Last Sunday, the Daily Times devoted an extensive amount of space, words and pictures on its front page, news and opinion pages about disputes in Salisbury city government. There were, unfortunately, numerous inaccuracies and misleading statements.
For example, the aggressive dog ordinance isn’t delayed because of council. I scheduled it six times for discussion since July as requested by the administration. Each time the city administrator asked that it be postponed. My space to respond is very limited on a monthly basis by the newspaper, so I will have to refer readers towww.OnYourSideSBY.blogspot.com for a fuller correction of the record.
Today, I’d like to talk about one step for reducing conflict.
The Annapolis chief financial officer who spoke at a Maryland Municipal League (MML) conference a couple of years ago discussed 5-year budgeting. His audience was a mix of municipal legislators, mayors and administrative staff members, but his wise advice was directed to the mayors and staff:
“Get early buy-in from your councils.”
Good advice. It is the council that makes policy, so it’s good business to get these decision-makers on board early to move a goal forward, rather than surprising them with an ultimatum at the end of the process. This is true whether it’s a mayor-council form of government or a city manager-council form of government.
I have been asking the administration for an early buy-in process since I was first elected in 2007. Voters expressed their dissatisfaction with the council functioning as a rubber stamp.
Grants are a perfect opportunity to apply the early buy-in principle – not the small, “reimbursement” grants (such as police overtime), but those that involve city assets (such as real estate) or a large commitment of resources in the future, whether required as a “match” or not.
For the grant that added four new police officers to our force, the federal government required the legislative body’s approval for applying. This ensured that the budget makers were aware of, understood and prepared to meet the grant’s financial and resource obligations.
The result? Salisbury applied as a unified government, prepared for future obligations. The city got four new officers – and everyone was spared the current dramas.
The recent grant for additional firefighters did not have an early buy-in process, resulting in unnecessary drama. Even when grant-making agencies don’t require proof of application submission approval from the legislative body, they often expect that the council is informed and concerns are already addressed. After all, the city government – which by charter means the mayor and the council – is making application, not just the mayor’s office.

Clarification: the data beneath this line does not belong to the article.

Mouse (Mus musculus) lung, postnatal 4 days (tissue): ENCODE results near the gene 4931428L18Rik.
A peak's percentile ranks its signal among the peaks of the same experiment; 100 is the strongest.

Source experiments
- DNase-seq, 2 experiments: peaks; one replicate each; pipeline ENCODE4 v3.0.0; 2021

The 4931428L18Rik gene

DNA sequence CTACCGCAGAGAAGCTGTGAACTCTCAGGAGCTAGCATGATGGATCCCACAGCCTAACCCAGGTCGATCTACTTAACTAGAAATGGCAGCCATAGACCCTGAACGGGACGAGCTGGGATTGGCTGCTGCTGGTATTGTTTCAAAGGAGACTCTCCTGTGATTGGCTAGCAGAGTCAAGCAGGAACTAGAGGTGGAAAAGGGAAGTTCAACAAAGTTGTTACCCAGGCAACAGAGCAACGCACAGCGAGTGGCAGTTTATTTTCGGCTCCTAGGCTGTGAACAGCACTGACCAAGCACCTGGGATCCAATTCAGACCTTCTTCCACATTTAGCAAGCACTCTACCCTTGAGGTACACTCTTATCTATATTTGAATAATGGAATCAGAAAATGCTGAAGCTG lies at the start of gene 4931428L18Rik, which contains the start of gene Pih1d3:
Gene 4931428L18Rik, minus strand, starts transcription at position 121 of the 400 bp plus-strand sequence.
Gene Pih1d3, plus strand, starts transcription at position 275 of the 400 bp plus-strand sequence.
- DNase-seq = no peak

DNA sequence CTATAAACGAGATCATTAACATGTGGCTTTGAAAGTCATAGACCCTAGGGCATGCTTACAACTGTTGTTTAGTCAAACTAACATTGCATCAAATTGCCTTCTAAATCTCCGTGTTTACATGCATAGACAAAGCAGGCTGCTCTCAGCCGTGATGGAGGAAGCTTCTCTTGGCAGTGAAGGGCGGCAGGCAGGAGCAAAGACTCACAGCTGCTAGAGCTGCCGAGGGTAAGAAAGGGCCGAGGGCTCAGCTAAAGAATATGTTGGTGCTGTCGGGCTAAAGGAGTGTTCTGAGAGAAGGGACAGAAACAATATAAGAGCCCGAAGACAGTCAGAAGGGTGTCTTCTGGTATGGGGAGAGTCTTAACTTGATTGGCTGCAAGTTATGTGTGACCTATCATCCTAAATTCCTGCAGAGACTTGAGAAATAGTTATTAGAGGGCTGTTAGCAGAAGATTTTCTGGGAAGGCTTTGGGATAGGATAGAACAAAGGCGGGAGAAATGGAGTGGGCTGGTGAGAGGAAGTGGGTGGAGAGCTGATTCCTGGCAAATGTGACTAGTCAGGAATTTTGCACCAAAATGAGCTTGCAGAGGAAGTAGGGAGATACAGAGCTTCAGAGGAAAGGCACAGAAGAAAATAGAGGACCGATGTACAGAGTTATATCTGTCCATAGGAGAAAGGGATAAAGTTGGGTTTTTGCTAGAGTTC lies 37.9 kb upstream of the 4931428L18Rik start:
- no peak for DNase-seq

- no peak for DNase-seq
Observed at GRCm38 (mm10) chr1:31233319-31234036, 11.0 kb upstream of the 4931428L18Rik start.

The council did not vote down the grant for additional firefighters as the Daily Times erroneously reported. The grant was not moved forward for a vote due to the lack of information in a short window for consideration.
The technical difference is important. If the council had voted to accept the grant right away, the taxpayers could have been on the hook each year for the $400,000 benefits mistake in the grant application that Council Vice President Debbie Campbell’s questions uncovered. Some want to label that “micro-managing,” but there is nothing “micro” about $400,000.
Early “buy-in” also promotes a good reputation and relationship with higher government agencies because the city government is applying with a unified voice. No council should be politically cornered to approve a grant for which they have insufficient information or sincerely feel the terms of a grant aren’t in the best interest of our city. Don’t place these valuable relationships or the city’s reputation at risk in the first place and they won’t be.
Progress does not come from ultimatums. Ultimatums create political drama and divisiveness, which drains time, money, resources and emotions. An early buy-in process is common to success in business and government, identifying and solving problems in a timely and effective manner.
Terry Cohen is president of the Salisbury City Council.